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What do I do now???

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Warren Sumner

Sophomore Member
Joined
Jan 19, 2002
Professional Status
Certified Residential Appraiser
State
North Carolina
Hey ladies and gents...need some advice.
Completed an appraisal for a new client this week. A dream order, no doubt. Got an address, contact number...and NO Estimated Value. Did the inspection on a pretty contemporary property on a nice 2 Acre lot in a relatively small subdivision. Found one comp of similar style and square footage in the subject development. Used another comp with considerably more square footage to adjust down. Found two sales in nearby subdivisions and made standard adjustments for locational superiority. Pretty cut and dry report. Low adjustments, good comps. Indicated value came in consistent with other sales and at the same reasonable percentage over tax value. Had a very pleasant conversation with the borrowers at time of inspection. Liked them, think they liked me. Collected a check at the door. Easy enough...right???

MY MISTAKE: Not cashing check immediately.

I had no estimated value which would have provided a red flag. Based upon our pleasant coversation, I assumed the borrowers were reasonable. (another mistake). Anyway, after I e-mailed the report to the client the next day, I get a nasty call from the borrower on my voice-mail informing me that my work was "unacceptable" and I couldn't appraise his house with the "20-minute eyeball inspection" I had performed (More like 45 minutes with interior measurements and pictures) and he had put a stop on his check. His bank was about 10 miles from my house and I had no chance to cash it.

This borrower was bound and determined that
A: His house was worth $100,000 more than I had appraised it and
B: that I am the dumbest SOB on the planet.

I KNOW he's definitely wrong on one of those points...the other, according to my business partner, is probably debatable.

The borrower wants to "meet" with me. I told him I'd be more than happy to do that ONCE HIS CHECK CLEARS. (Have lender permission who unbelievably is on my side. This seems to be a DREAM client!) I'm not going to meet with him before I get paid because there's no way I'm going to get involved in a pissing contest and there's no way I'm going to change my value. So, meeting with him would be a waste of time. I wouldn't get paid either way.

My question is...What Can I legally do to force payment?? Can I put a lien on his home?? Small claims?? What's my best bet?? I would greatly appreciate any advice on this issue. THANKS!!!
 

Mountain Man

Elite Member
Joined
Jan 15, 2002
Professional Status
Certified General Appraiser
State
Georgia
Check your state laws. In GA, if the check was not post dated and you did not agree to "hold" the check until funds were deposited, you may have a good case in small claims court. Don't know about NC, but at the very least, you learned something. I always cash a COD even BEFORE typing in the address on the form.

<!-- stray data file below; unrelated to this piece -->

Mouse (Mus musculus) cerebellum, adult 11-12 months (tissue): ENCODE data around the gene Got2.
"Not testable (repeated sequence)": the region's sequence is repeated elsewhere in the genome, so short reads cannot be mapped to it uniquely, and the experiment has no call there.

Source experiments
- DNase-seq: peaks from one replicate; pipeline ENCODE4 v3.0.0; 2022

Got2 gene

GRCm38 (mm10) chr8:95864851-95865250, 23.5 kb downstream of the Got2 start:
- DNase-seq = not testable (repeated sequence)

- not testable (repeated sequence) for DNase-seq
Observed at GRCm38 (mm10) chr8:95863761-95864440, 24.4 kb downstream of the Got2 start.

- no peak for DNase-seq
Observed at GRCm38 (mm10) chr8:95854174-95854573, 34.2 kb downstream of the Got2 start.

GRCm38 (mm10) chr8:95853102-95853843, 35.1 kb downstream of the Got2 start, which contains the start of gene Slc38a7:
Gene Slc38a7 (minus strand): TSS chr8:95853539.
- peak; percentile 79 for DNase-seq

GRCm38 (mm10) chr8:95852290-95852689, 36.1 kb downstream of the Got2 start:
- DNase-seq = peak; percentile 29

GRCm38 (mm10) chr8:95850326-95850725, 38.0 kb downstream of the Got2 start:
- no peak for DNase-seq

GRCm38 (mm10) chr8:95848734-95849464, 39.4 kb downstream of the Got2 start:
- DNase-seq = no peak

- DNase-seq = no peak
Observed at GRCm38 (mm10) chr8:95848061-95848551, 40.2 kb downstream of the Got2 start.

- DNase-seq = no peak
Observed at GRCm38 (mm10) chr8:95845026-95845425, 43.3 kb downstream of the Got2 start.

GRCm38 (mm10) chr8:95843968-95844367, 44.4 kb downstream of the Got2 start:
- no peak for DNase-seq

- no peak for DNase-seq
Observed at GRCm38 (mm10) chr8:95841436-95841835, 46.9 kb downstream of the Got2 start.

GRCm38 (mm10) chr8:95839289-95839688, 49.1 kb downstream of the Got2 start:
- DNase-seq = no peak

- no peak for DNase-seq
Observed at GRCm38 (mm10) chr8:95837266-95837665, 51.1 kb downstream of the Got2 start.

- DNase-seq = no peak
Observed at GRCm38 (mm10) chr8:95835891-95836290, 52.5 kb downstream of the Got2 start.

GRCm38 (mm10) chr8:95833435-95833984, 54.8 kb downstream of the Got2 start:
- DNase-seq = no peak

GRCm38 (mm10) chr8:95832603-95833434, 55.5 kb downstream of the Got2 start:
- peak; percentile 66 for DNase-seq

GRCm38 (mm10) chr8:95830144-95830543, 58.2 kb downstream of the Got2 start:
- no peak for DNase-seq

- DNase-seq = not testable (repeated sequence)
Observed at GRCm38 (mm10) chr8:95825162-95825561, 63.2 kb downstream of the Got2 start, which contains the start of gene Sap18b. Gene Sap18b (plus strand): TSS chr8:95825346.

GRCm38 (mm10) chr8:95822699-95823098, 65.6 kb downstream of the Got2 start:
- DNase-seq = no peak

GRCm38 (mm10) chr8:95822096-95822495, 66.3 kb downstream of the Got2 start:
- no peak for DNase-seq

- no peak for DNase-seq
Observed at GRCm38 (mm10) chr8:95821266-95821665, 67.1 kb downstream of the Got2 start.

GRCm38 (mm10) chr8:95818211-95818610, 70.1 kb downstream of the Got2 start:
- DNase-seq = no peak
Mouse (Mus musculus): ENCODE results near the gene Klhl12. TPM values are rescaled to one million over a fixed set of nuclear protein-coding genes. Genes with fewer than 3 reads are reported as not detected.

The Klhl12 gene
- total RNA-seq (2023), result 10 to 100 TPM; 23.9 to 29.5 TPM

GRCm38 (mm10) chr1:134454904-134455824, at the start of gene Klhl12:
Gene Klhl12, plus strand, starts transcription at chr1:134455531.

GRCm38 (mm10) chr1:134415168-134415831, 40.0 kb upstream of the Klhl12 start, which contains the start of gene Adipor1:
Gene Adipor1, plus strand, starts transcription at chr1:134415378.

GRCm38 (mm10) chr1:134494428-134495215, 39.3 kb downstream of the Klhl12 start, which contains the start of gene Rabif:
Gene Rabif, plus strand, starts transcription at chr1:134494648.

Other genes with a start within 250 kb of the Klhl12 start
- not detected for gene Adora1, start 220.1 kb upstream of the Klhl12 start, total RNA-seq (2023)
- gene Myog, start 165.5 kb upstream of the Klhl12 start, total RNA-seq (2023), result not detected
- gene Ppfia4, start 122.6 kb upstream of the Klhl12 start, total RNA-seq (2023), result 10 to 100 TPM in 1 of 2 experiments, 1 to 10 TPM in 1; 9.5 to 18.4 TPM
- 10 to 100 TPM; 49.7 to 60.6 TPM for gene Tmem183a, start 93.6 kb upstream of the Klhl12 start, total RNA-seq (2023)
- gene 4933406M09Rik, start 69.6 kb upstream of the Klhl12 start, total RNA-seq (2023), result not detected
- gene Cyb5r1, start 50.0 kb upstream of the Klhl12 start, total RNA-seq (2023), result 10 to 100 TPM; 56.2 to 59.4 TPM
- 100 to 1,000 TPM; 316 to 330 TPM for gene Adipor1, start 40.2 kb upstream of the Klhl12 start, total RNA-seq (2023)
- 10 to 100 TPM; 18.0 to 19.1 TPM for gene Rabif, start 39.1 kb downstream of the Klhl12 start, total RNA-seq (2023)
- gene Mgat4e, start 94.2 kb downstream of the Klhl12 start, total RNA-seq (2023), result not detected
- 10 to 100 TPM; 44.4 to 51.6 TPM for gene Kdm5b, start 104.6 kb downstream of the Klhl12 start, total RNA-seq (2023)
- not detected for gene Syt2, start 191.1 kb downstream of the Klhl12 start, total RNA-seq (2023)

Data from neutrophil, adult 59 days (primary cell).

Jeff Horton

Senior Member
Joined
Jan 15, 2002
Professional Status
Certified Residential Appraiser
State
Alabama
My father ran into a similar situation before he retired from appraising. My suggestion is to send him a demand latter and give him 10 days (or whatever) to pay. If you dont receive payemtn by ____ you file in small claims court.

There is no way he can win. You were asked to do an appraisal and that is what you did. Your report and you client is your proof. He can not produce a contract stating that you had to hit a predetermined number. Of course that is illegal for us anyway. You were to do an appraisal and you did. Therefore he owes you. There were no conditions on you meeting any values or conditions so he has no legal leg to stand on.

And in Alabama he will also owe you interest and the court cost you incure collecting it. My best advice is to move swiftly. Don't waste time.

So far I am 3 for 3 in small claims court. None of them ever made it before the judge yet either. Good Luck and don't back down!!
 

airphoto

Senior Member
Joined
Jan 15, 2002
Professional Status
Retired Appraiser
State
Pennsylvania
Warren,

Don't meet with the homeowner. He's not your client, and (by confidentiality) you have nothing to discuss with him, other than his default on the payment.

Begin your small claims procedure immediately! You have no other involvement, particularly if your client (lender) is happy .. and guarantee that no loan is gonna happen with the default on this payment!
 

Les Brant

Freshman Member
Joined
Jan 22, 2002
Now is you chance to find out about our new state(NC) law that makes it illegal to not pay for an appraisal. This is one of the reasons it is in effect.

Les in Sunny Coastal (N)Carolina
 

J. Parker Graham

Freshman Member
Joined
Jan 19, 2002
Hello Warren,

Sorry to hear of your plight,

Insist on a money order or certified check at the time of booking the appointment. Cash will also work.

You can not lein the house because you did not do any physical work on it, and you are not a licensed contractor with a signed contract. You also can not file a material man's lein because you did not supply any materials for building to the home.